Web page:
I am not encouraging anybody to do this but that is their choice.
.... Bukit Timah Hill
[/quote]

Sweet monkey! That makes total sense! That was THE answer I was looking for ‘cos everyone make it sound like it is legal.

Bukit Timah... I haven't heard that name for a long time. I don't quite remember where that is... wonder is it is near Queensway Shopping. I always felt SG as home by heart.

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Postby waz » Tue, 04 May 2010 8:06 am

On the Australian passport thing ....

Basically you need a VISA (PR or other type) or RRV (resident return visa) to enter Australia. However, if you are already an Australian citizen and have an Australian passport, your RRV becomes null and void. You will need to reenter Australia on your Australian passport.

My daughter stay in Singapore for 6 weeks to spend time with her grandmother - foreigner allow to stay only one month unless write to ICA IN Singapore. She was by herself, so we took another way .......

She was 15 then, and have both Oz and Sg citizenship. We bought her ticket using her Oz passport. She left Oz immigration by Oz passport. When she reached Singapore, she uses her SG passport.

When she check in on her return, she uses her Oz passport. At the Singapore immigration, switch to SG passport. And in Australia, back to Oz passport.
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Postby sundaymorningstaple » Tue, 04 May 2010 8:59 am

This is what most do. That way they are afforded the protection that they should enjoy as a citizen of that country. Get into trouble on the wrong passport, then, that country's passport affords no protection while in another country. It's a dangerous game to play and one could get burned. But, I know that it's done with great regularity as well.

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Postby Splatted » Tue, 04 May 2010 2:56 pm

john_nyc_71 wrote:If the Singapore government is aware that you have Australian citizenship (and I assume they do), then you have to renounce one, unless the law or the current practice is changed.

As far as I know, there is no law that says you cannot have dual nationality or hold two passports. All the law says is that if you have another nationality or passport, then this gives the Singapore government the right to revoke your Singapore citizenship.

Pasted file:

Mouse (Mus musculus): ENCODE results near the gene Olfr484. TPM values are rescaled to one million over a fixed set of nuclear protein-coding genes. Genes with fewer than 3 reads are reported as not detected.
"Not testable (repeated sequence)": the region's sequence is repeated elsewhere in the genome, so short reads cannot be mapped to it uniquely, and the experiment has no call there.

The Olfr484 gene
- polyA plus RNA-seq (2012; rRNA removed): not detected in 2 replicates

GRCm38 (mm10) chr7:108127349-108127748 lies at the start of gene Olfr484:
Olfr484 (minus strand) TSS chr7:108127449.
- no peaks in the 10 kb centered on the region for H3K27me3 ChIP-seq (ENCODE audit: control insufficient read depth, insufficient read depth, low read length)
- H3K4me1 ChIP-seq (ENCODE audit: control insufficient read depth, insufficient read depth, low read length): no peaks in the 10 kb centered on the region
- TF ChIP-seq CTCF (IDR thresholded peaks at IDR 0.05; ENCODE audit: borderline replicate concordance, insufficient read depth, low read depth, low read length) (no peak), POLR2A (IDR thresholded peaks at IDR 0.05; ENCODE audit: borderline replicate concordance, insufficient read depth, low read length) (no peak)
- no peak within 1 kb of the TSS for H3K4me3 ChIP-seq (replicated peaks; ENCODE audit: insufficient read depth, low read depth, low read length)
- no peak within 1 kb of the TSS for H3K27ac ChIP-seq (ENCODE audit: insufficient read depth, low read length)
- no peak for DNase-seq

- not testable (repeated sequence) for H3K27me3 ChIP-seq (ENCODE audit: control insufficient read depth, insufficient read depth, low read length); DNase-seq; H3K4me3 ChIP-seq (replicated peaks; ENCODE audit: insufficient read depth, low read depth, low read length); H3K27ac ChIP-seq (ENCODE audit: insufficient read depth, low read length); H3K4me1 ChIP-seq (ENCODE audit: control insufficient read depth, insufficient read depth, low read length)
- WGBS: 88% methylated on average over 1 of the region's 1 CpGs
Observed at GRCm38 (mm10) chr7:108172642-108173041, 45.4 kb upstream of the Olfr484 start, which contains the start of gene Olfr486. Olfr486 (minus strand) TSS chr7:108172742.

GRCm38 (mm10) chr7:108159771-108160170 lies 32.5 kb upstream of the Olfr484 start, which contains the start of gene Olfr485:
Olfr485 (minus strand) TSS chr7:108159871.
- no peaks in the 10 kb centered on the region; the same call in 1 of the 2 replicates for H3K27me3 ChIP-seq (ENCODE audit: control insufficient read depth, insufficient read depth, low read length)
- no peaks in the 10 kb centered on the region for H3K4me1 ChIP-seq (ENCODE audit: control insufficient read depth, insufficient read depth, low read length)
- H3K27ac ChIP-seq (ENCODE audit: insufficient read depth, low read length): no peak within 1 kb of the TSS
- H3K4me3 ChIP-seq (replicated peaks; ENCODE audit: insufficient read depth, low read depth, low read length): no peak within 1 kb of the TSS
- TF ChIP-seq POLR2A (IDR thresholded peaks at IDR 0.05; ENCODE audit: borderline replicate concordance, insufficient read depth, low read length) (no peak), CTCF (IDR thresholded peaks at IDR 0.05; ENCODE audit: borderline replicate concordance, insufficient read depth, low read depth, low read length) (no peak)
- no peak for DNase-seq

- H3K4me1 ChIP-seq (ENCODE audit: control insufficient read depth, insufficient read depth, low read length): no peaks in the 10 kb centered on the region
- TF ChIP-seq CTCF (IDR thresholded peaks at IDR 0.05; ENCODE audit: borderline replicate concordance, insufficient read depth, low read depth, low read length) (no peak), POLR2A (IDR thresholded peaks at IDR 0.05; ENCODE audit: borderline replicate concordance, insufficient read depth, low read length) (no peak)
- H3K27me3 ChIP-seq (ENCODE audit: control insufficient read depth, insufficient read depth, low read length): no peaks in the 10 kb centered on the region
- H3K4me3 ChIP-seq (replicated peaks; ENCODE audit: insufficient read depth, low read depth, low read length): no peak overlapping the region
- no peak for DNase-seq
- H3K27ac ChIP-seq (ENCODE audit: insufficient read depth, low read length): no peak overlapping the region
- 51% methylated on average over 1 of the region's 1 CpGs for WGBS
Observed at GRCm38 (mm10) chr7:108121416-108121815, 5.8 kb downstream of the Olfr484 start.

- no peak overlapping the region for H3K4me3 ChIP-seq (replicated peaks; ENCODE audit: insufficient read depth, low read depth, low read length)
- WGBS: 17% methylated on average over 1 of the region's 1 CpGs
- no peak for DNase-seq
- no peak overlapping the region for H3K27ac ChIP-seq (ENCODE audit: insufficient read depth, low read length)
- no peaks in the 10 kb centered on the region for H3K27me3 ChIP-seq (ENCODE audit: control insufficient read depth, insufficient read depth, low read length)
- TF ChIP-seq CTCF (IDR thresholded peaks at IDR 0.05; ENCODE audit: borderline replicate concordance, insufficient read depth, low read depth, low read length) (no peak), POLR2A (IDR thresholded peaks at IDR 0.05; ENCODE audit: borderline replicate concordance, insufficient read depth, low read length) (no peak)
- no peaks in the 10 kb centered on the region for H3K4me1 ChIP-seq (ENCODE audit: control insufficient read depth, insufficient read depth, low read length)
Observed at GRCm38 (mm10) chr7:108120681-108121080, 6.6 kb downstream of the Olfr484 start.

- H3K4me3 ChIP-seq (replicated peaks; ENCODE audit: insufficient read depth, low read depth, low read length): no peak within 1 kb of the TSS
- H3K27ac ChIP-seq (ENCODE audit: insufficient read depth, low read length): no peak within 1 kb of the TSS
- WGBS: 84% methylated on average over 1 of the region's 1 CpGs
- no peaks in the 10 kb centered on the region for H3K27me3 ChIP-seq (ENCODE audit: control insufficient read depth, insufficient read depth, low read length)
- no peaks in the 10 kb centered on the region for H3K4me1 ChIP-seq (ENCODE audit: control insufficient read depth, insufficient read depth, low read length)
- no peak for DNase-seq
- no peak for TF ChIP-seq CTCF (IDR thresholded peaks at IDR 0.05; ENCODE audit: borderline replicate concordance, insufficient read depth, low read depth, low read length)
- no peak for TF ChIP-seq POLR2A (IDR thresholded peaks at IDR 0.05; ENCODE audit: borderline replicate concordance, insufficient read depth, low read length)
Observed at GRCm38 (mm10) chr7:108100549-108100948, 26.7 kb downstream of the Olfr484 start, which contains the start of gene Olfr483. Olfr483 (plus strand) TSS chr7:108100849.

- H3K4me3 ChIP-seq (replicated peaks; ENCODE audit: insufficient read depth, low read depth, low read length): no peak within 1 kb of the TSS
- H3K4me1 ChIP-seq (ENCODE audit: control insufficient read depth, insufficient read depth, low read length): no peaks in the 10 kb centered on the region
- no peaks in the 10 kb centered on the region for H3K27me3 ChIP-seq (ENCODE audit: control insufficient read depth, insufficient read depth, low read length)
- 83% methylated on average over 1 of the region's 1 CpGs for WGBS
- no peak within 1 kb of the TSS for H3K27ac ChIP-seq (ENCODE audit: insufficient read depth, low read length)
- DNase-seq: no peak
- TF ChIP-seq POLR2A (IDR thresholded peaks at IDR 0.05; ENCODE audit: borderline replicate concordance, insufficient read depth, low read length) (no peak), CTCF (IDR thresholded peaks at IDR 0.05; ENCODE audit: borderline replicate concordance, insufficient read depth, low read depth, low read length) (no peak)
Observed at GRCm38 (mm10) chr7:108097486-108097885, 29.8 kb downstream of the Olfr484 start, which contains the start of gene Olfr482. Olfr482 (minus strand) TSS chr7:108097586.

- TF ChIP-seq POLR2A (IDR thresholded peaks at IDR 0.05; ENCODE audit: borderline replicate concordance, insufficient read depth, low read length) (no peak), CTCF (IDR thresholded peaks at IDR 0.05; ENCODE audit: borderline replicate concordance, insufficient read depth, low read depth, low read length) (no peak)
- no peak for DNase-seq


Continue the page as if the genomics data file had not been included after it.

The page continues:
I have a friend in this situation. His wife is a Singapore Citizen by birth, and they both received their Australian citizenships.

I don't recall his story how Sg government actually found out, but they did receive a letter asking his wife to renounce her Singapore citizenship. There was also an additional request (and you'll excuse me if I don't remember), but it essentially involved them spending money first in order to renounce her Singapore citizenship.

The wife wrote back and said something along the lines of "But I don't want to renounce my Singapore citizenship... so how?"

After that.. no reply any more. They figured the sg government put them in the too hard basket, because they have been to Singapore and back numerous times since. Noone stopped them, arrested them, fined them or confiscated passports.... yet.....

But I prefer not to assume anything in these sorts of things. Usually people are in for a nasty surprise if they expect things to turn out a certain way.

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Postby Mad Scientist » Tue, 04 May 2010 4:21 pm

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Postby Splatted » Tue, 04 May 2010 4:55 pm

Mad Scientist wrote:
Splatted wrote:
john_nyc_71 wrote:If the Singapore government is aware that you have Australian citizenship (and I assume they do), then you have to renounce one, unless the law or the current practice is changed.

As far as I know, there is no law that says you cannot have dual nationality or hold two passports. All the law says is that if you have another nationality or passport, then this gives the Singapore government the right to revoke your Singapore citizenship.


I have a friend in this situation. His wife is a Singapore Citizen by birth, and they both received their Australian citizenships.

I don't recall his story how Sg government actually found out, but they did receive a letter asking his wife to renounce her Singapore citizenship. There was also an additional request (and you'll excuse me if I don't remember), but it essentially involved them spending money first in order to renounce her Singapore citizenship.

The wife wrote back and said something along the lines of "But I don't want to renounce my Singapore citizenship... so how?"

After that.. no reply any more. They figured the sg government put them in the too hard basket, because they have been to Singapore and back numerous times since. Noone stopped them, arrested them, fined them or confiscated passports.... yet.....